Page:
In June of 2020, the Alliance for Responsible Mining (ARM) and MIT D-Lab launched a project to address gender-based violence (GBV) in the artisanal and small-scale mining sector. This project is supported by the American people through the United States Agency for International Development’s (USAID) RISE Challenge. ARM and D-Lab’s program consists of movement-building workshops that weave together elements of Public Narrative developed by Marshall Ganz out of the Harvard Kennedy School and MIT D-Lab’s Creative Capacity Building (CCB) methodology to enhance voice, agency, and opportunity.
Workshops and exchanges of women miners from five mining communities offer women artisanal miners a safe space to tell individual and common stories related to their day-to-day reality of GBV. Ultimately the workshops provide them with a framework to identify the particular GBV challenges they face along the gold mining supply chain and together build appropriate solutions to those seemingly insurmountable challenges.
The movement-building process allows women artisanal gold miners to see themselves as agents capable of devising a path forward, working together to mitigate GBV along the gold supply chain through solidarity and self-determination.
In an attempt to deeply understand the emotional and intellectual highs and lows of the workshop participants, the implementation team (including students from D-Lab’s 2020 Gender and Development class) mapped the experiential journey of women participating in the program. A journey map is a tool commonly used in design practice to visualize a series of actions that a person goes through to fulfill a particular objective or goal.
It can be as simple as the linear visualization of these actions or one can add layers of related components, both emotional and intellectual, that complement the process a participant experiences as they move through various program components. The use of this tool allowed the implementation team to gain a greater understanding of each program engagement and identify key moments where women participants might struggle with the particularly challenging and sensitive subject matter.
The journey mapping experience allowed the implementation team to identify key insights and inflection points before walking into the first program workshop, which include the following:
- We could likely face the challenge of cultural relativism as the participants may not conceptualize violence, and particularly gender-based violence, in the same way that we do.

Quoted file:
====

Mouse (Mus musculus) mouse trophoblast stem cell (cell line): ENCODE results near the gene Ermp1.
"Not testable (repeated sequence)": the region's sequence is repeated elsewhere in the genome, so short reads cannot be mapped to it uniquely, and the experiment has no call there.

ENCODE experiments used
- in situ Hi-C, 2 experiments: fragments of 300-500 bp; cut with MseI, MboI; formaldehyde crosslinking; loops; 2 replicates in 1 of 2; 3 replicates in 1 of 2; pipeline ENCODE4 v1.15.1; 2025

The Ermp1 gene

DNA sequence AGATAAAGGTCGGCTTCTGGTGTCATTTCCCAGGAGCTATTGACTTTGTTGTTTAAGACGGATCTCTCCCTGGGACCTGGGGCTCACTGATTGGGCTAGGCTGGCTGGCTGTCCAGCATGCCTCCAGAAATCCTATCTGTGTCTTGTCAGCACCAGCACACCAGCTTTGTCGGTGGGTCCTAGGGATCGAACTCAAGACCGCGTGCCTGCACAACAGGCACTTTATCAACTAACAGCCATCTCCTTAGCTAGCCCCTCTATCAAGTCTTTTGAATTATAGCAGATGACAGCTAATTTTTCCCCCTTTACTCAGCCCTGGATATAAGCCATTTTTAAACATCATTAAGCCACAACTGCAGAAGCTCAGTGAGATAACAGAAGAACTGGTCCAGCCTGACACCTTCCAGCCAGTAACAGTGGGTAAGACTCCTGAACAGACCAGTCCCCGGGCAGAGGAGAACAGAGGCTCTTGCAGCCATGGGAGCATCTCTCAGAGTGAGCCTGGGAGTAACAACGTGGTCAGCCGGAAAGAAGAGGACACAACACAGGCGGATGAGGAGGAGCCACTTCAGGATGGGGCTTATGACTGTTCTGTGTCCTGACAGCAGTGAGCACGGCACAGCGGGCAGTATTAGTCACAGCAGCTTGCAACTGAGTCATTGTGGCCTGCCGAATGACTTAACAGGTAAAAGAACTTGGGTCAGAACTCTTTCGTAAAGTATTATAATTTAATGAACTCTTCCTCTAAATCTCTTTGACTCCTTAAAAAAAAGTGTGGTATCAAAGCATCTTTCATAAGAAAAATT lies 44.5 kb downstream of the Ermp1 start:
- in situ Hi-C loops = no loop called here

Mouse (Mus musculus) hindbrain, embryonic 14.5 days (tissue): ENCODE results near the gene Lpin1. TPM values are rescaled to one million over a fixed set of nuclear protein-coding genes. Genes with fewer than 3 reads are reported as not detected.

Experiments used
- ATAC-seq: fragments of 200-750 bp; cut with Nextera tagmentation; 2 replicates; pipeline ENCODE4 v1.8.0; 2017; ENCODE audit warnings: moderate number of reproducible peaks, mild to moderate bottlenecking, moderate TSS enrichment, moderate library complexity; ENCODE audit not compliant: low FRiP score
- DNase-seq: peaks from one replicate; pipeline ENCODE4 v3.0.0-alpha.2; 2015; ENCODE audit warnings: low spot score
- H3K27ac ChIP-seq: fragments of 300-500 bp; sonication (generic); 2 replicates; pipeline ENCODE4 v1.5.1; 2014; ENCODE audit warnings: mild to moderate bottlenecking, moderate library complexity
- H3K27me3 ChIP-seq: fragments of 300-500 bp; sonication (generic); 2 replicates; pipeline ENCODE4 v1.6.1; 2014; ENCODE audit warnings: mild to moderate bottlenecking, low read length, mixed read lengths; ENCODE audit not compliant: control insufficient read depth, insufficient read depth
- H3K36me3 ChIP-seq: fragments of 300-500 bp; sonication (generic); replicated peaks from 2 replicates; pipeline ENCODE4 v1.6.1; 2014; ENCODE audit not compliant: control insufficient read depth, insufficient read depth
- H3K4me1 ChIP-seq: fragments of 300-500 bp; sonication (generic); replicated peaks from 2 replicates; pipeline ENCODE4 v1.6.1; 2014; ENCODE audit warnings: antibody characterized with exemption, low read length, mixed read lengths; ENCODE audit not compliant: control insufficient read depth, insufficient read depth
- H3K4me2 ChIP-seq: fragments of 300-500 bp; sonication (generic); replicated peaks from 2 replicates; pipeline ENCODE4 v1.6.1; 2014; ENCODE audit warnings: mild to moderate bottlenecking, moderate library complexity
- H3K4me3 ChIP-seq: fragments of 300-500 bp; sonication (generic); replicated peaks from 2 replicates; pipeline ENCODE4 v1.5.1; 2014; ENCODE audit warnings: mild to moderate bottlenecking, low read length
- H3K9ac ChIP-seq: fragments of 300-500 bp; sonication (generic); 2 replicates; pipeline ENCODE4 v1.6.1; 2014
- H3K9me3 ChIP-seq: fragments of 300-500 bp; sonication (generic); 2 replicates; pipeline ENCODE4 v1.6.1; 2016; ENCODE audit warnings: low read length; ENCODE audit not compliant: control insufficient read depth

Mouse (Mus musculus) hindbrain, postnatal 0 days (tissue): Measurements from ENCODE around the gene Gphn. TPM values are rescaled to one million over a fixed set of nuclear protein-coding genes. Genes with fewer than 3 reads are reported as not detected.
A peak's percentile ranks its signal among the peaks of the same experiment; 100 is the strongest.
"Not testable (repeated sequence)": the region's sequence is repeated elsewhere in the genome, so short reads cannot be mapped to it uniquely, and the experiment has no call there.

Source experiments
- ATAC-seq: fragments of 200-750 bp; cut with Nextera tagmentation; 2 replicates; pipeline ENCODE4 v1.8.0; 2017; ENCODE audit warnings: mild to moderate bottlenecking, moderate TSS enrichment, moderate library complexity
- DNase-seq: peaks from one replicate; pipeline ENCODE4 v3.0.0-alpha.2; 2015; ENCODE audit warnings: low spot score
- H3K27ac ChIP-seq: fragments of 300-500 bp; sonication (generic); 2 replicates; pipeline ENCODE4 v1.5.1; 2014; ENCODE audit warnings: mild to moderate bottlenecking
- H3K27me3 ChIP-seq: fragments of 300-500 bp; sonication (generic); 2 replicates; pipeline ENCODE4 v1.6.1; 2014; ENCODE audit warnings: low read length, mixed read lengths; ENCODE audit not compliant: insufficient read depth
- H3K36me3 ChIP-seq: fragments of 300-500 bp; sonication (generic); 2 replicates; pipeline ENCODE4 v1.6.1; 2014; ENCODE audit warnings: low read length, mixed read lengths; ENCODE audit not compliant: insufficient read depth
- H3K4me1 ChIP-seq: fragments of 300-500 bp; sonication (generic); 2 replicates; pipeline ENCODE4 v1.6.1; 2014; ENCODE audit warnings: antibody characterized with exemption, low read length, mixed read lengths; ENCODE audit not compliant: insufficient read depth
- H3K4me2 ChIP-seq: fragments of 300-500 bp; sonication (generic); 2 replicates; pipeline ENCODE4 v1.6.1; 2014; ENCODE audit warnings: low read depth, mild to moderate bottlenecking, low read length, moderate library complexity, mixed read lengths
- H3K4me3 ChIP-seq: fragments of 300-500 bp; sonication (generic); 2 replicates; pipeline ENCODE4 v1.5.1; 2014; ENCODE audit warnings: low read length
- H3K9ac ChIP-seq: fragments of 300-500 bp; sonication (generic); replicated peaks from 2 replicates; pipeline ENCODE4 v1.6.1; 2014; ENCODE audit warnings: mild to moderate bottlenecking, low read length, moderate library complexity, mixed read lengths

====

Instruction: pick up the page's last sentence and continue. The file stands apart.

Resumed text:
- Workshops needed to be extremely sensitive to the potentially complex and traumatic nature of the topics we planned to address. Therefore time was woven into the workshop curriculum and short activities were added at the end of each day, allowing each session to end on a positive, forward-thinking note.
- Material developed by ARM, regarding power dynamics, stakeholder mapping, and market inclusion could be seamlessly included in each of the workshops to strengthen the curriculum and effectively reach the learning objectives.
Before the Trainers traveled to participating mining communities to facilitate the workshops, a visual rendition of the journey map was created, allowing participants to understand and comment on each step of the movement-building process.
About the author
Daniela Teran Endara is an Ecuadorian designer, social impact innovator, and educator. She works to find creative solutions to complex challenges and transform systems towards a more equitable future. For this, she uses a design and systems practice process. She is passionate about local innovation and intersectional feminism. She engages with communities, especially women, to support them and build their capacities to find new and improved ways of addressing their challenges and finding opportunities. Daniela holds a Bachelor's degree in Architecture from Universidad San Francisco de Quito. In May 2020, she graduated from the Master in Design Engineering program at Harvard, a highly collaborative multidisciplinary program focused on solving complex challenges using design and systems thinking.
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Libby McDonald, MIT D-Lab Lecturer, Inclusive Economies program lead